"Belmonte was our ground to grow, both professionally and personally. We are in transition, in setting up a non-traditional architectural approach as a hybrid form of research and practice."

- Rita Elvira Adamo, co-founder of La Rivoluzione delle Seppie.


KOOZ Although Belmonte Calabro is at the heart of the La Rivoluzione delle Seppie community, it is clearly not an isolated case within Italian territory. Could you maybe give us a sneak peek into other projects you are currently working on?

REA In an interview with Lesley Lokko, I read her explanation as to why she used the term practitioner instead of architect in the latest Biennale. As Lokko states, “We chose that term because we believe that Africa's dense and complex conditions and the rapidly hybridising world require a broader understanding of the term architect. Practitionerscome from the word praxis. I heard a person use it when I was about 20 years old, referring to his architecture-related activities: teaching, writing, building, and designing installations. I share this idea: there are many alternative ways to innovate the world, which is what architecture should do. Building opportunities for knowledge is as important as building buildings.”4

LRDS started as a group of architecture students wishing to experiment with architecture beyond academia, without a clear plan but rather following their needs. Belmonte was our ground to grow, both professionally and personally.

We are in transition, in setting up a non-traditional architectural approach as a hybrid form of research and practice. In this way, we are moving around new voids as practitioners in other places — such as Cosenza, thanks to a funding application we won for the reactivation of its old town, to be launched in March. We will be part of the public programme for Malta Biennale of Art in April, and who knows, for the summer… Cosenza is a whole world itself!

However, we will also be taking big steps at the Casa di BelMondo — now fully refurbished and serviced, in collaboration with Orizzontale and the municipality. This refurbishment allows the full inhabitation of the three floors, and, with the right resources, we aim to develop an informal educational programme addressing marginal areas, responding to Calabria's dense and complex conditions.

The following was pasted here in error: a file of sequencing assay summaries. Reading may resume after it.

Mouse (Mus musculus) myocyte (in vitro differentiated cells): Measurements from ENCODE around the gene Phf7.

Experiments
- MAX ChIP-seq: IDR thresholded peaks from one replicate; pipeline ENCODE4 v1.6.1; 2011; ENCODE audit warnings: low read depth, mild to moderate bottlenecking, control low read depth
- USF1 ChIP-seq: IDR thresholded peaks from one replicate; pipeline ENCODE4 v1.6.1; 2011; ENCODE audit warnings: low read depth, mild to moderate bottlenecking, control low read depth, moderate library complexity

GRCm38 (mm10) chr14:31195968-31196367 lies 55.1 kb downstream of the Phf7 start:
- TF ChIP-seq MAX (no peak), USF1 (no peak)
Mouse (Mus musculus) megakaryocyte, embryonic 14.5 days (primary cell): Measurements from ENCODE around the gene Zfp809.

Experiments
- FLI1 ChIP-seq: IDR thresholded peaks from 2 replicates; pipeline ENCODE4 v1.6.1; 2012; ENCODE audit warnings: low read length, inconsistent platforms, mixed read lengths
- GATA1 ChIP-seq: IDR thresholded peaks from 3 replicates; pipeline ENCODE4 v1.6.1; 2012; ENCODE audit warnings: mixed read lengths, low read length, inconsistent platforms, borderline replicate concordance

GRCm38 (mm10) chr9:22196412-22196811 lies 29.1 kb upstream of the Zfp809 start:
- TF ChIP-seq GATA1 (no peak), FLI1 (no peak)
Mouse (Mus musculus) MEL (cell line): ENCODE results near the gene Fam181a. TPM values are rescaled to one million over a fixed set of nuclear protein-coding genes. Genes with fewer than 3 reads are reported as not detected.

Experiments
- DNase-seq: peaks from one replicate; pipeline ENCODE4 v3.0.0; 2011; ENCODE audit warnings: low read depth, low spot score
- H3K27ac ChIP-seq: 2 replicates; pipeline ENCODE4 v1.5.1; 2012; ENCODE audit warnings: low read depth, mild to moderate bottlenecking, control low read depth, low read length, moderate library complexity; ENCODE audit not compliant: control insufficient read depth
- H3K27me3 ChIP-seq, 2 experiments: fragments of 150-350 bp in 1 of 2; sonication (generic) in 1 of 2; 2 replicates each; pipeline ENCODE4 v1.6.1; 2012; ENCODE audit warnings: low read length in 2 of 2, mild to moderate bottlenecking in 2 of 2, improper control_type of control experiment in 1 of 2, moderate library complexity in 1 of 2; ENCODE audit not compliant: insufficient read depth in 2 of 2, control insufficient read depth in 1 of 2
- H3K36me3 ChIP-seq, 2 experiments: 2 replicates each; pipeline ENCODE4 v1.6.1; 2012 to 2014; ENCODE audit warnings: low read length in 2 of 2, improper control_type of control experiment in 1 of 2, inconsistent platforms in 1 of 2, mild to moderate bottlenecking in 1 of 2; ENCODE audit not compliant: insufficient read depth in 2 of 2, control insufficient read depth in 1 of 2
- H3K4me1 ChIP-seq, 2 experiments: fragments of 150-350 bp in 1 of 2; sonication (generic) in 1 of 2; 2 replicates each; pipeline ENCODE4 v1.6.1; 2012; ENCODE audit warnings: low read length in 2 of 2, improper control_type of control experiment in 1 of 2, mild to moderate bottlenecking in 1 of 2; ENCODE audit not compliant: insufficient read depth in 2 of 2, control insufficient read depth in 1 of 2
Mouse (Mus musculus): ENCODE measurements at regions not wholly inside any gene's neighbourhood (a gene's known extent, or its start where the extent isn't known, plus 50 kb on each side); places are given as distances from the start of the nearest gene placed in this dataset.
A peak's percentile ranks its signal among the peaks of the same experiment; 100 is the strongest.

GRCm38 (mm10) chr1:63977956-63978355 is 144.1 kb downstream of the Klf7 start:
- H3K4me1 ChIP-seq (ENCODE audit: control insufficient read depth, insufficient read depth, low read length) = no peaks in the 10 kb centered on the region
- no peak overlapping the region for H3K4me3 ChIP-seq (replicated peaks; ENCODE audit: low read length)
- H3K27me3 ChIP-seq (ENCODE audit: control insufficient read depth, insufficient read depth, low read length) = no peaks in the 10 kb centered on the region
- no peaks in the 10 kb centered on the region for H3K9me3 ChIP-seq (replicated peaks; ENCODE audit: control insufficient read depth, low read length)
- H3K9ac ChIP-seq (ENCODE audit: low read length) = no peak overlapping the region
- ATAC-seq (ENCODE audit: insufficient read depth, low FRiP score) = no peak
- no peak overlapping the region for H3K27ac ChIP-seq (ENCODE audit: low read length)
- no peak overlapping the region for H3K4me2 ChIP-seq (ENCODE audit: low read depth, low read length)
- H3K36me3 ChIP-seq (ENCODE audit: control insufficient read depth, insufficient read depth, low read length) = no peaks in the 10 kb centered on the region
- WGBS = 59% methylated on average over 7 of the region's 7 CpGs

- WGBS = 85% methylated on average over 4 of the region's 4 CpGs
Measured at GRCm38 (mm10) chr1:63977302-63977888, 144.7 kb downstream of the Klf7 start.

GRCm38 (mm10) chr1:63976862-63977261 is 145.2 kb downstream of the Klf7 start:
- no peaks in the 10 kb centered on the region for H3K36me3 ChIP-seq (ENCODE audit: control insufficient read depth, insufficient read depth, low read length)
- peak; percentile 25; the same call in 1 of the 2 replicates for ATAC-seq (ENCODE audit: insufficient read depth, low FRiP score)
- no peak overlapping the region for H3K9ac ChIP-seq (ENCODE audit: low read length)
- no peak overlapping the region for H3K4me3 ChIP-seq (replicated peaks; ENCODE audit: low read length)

La Rivoluzione delle Seppie is an international, nomadic and digital network of creative practitioners, interested in exploring the boundaries of spatial and digital practice and education. The operational approach is defined by shared values and is adaptable in terms of opportunities and competences to the space where the action takes place. The coordination group of the BelMondo project is formed by the Le Seppie association and the Orizzontale collective. La Rivoluzione delle Seppie has long been committed to activating collaborative processes, understood as factors of connection between people and the places they live in. The aim has also been, through these processes, to raise awareness and shape the intervention of the public sphere in order to maximise shared value. In addition to promoting better urban design, the working group facilitates creative patterns of use, paying particular attention to the cultural and social identities of the area. Belmonte Calabro represents, in many respects, a prototypical and replicable experience. BelMondo is the result of a community, local and temporary, which plays an effective role in the creation and characterisation of the places, inspirations and potential of a group of professional inhabitants, academics, students and asylum seekers. Since 2017, a multiplicity of actions have been taking place that contribute to the development of a cultural and social welfare. The annual editions of Crossings, constitute an interweaving of activities that have, in fact, generated a network of collaborators and constant moments of exchange between different actors for a common purpose: the construction of BelMondo.

Federica Zambeletti is the founder and managing director of KoozArch. She is an architect, researcher and digital curator whose interests lie at the intersection between art, architecture and regenerative practices. In 2015 Federica founded KoozArch with the ambition of creating a space where to research, explore and discuss architecture beyond the limits of its built form. Parallel to her work at KoozArch, Federica is Architect at the architecture studio UNA and researcher at the non-profit agency for change UNLESS where she is project manager of the research "Antarctic Resolution". Federica is an Architectural Association School of Architecture in London alumni.


Photos by Giulia Rosco, Nicola Barbuto, Antonio D'Agostino, Armando Perna.


1 [Eds] While Belmonte translates as beautiful mountain, and is sometimes used as the shorthand nomenclature for Belmonte Calabro, "BelMondo" in English suggests a good or beautiful world. BelMondo refers, then, to the operational headquarters of LRDS at Casa BelMondo, or more broadly to the vision of the Calabrian village community that LRDS is supporting and convening through its work.
2 Barbera, F. and Parisi, T., 2019. Innovatori sociali. Bologna: Il mulino.
3 Borgonuovo, V. and Franceschini, S., 2019. Global Tools 1973 -1975 (Quando l’educazione coinciderà con la vita). Rome: Nero.
4 'Lesley Lokko: sul futuro cambiamo il punto di vista', Giornale dell'Architettura, March 23, 2023. [online]

23 Feb 2024
Reading time
15 minutes
Related Articles by topic Re-use & Repair
Related Articles by topic Community